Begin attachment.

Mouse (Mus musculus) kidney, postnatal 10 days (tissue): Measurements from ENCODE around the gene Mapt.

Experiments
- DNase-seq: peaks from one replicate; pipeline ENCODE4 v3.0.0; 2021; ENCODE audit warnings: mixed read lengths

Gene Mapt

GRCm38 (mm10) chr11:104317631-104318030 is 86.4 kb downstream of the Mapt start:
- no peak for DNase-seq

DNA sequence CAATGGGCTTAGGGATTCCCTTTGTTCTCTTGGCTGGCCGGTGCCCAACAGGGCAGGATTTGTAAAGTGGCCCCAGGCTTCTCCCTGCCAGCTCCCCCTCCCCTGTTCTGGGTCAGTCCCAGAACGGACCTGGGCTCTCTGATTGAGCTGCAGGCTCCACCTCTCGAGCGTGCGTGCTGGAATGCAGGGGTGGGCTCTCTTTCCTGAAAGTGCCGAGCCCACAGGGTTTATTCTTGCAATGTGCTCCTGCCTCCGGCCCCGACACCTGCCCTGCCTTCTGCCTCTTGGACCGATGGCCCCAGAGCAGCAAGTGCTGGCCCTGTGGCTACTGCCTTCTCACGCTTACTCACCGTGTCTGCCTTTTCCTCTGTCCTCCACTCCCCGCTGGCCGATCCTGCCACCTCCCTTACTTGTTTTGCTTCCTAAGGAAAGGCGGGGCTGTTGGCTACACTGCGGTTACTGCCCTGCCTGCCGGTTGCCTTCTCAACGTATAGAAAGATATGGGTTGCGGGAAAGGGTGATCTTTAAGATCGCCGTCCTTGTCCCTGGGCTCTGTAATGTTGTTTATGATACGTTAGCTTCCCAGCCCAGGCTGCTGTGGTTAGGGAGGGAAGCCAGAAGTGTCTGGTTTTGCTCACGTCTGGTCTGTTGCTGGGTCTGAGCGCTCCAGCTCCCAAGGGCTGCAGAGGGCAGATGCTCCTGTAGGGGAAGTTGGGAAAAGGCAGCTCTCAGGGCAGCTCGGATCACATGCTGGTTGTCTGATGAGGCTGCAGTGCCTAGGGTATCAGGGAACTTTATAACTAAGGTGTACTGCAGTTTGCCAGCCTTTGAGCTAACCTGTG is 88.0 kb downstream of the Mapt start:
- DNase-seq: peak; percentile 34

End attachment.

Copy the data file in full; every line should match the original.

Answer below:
Mouse (Mus musculus) kidney, postnatal 10 days (tissue): Measurements from ENCODE around the gene Mapt.

Experiments
- DNase-seq: peaks from one replicate; pipeline ENCODE4 v3.0.0; 2021; ENCODE audit warnings: mixed read lengths

Gene Mapt

GRCm38 (mm10) chr11:104317631-104318030 is 86.4 kb downstream of the Mapt start:
- no peak for DNase-seq

DNA sequence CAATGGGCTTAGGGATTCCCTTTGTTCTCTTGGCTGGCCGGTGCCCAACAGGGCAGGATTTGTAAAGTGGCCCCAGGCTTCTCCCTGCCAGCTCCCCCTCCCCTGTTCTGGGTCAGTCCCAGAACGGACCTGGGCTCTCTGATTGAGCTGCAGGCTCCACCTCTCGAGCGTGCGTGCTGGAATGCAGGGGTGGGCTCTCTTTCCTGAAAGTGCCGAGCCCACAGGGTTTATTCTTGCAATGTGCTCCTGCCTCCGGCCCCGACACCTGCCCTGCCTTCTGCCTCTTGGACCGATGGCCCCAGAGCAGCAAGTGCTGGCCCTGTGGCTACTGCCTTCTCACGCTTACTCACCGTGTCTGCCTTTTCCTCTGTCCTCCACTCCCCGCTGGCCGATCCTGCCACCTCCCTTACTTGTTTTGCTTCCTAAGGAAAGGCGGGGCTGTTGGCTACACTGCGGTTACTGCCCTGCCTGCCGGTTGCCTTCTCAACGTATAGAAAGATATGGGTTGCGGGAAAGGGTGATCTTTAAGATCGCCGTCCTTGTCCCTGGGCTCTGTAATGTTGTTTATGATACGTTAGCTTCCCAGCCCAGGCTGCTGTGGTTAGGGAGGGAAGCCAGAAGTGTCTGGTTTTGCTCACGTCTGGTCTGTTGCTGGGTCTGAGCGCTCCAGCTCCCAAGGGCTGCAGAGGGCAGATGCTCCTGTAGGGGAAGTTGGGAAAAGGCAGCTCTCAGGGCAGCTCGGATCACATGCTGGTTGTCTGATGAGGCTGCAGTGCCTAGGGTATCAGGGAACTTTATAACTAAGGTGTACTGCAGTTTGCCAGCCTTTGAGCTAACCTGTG is 88.0 kb downstream of the Mapt start:
- DNase-seq: peak; percentile 34